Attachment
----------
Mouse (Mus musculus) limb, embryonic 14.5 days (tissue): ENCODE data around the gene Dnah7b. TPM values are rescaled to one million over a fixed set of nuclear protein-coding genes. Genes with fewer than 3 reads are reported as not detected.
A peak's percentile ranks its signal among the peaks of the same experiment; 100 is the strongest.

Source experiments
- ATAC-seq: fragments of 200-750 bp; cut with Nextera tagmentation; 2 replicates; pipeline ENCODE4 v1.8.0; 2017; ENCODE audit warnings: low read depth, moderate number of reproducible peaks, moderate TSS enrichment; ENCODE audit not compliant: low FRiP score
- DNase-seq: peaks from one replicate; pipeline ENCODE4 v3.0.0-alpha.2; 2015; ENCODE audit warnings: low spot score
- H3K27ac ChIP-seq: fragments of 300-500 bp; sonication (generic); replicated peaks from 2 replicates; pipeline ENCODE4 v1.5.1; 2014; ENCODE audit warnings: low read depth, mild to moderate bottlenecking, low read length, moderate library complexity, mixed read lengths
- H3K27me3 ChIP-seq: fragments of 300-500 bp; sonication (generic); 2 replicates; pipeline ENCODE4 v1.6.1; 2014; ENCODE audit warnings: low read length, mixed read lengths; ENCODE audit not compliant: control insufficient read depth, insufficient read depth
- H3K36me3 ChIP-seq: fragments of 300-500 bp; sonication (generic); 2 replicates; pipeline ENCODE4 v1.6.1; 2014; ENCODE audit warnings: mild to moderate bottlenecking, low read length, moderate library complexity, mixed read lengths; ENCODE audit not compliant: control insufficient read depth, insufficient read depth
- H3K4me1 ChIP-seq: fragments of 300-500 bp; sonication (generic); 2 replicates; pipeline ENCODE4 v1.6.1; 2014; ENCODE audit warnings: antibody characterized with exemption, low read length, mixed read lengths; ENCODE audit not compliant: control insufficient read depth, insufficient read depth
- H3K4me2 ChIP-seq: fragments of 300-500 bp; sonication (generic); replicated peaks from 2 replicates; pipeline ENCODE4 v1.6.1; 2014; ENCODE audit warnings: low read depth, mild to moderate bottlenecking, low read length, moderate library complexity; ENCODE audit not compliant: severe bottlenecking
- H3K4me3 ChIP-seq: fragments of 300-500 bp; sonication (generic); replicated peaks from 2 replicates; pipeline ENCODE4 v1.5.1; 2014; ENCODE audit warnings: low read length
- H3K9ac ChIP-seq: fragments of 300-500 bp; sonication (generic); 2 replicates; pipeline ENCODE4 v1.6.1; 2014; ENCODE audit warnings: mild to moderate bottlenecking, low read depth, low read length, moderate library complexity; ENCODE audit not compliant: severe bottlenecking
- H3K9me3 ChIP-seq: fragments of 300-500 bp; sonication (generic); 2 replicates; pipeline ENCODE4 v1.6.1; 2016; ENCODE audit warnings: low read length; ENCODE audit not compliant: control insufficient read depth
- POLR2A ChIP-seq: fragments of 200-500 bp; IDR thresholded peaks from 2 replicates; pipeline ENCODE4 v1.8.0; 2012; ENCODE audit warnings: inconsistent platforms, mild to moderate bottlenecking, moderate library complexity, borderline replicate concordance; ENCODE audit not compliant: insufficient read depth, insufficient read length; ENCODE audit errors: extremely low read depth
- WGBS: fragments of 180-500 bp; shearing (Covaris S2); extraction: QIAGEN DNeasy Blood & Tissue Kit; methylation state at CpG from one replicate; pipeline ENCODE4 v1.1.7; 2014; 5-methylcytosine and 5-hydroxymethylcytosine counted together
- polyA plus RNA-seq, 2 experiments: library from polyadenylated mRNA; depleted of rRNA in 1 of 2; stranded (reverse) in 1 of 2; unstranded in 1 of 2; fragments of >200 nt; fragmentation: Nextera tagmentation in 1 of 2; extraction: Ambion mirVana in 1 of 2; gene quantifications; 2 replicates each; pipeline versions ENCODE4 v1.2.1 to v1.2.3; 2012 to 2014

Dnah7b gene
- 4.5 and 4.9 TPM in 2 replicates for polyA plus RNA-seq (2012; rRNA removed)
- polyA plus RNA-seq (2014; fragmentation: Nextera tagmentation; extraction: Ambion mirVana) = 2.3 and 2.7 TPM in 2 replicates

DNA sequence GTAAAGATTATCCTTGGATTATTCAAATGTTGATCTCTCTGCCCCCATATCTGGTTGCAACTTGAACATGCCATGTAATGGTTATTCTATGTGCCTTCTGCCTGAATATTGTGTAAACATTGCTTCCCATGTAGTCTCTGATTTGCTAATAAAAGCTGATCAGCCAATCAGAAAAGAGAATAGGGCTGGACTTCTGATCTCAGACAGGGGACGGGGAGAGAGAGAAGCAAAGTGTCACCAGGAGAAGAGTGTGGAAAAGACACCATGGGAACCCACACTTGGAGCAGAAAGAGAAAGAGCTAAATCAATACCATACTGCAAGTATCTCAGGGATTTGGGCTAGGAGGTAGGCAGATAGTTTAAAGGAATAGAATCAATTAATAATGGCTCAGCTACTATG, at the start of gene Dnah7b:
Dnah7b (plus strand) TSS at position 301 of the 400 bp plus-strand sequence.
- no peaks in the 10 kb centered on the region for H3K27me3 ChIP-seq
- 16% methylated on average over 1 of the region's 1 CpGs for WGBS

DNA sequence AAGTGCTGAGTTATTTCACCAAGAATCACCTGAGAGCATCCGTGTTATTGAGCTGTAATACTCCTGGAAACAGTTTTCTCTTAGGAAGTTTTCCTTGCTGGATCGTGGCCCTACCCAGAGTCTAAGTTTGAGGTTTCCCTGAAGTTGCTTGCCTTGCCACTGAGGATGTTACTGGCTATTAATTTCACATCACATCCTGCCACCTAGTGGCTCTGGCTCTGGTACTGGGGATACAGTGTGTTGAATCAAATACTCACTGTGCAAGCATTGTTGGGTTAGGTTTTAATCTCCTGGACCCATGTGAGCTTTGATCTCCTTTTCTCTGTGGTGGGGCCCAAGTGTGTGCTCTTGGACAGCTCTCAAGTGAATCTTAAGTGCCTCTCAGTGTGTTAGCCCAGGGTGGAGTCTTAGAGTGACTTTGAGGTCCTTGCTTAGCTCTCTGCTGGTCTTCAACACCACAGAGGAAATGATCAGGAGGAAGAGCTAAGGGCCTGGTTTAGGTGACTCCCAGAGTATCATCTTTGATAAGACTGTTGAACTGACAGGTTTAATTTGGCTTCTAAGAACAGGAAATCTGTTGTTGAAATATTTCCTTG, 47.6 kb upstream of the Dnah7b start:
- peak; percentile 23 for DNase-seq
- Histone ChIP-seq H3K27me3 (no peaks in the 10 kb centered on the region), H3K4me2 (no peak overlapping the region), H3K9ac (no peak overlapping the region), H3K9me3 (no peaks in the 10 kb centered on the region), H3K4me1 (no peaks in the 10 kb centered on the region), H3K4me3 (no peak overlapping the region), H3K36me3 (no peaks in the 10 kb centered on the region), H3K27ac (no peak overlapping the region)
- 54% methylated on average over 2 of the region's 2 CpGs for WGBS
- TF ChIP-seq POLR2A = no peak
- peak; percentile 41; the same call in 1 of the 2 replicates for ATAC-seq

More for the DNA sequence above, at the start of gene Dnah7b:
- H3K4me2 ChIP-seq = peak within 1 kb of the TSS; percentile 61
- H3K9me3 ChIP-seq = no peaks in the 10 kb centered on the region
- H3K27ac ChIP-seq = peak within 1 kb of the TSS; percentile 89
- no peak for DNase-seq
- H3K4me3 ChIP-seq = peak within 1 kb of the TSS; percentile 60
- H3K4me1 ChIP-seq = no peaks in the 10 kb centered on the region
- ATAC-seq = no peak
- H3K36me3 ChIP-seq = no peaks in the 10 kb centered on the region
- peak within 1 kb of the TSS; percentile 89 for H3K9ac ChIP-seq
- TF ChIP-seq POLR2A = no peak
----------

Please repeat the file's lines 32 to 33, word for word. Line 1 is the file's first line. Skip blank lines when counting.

- H3K9me3 ChIP-seq = no peaks in the 10 kb centered on the region
- H3K27ac ChIP-seq = peak within 1 kb of the TSS; percentile 89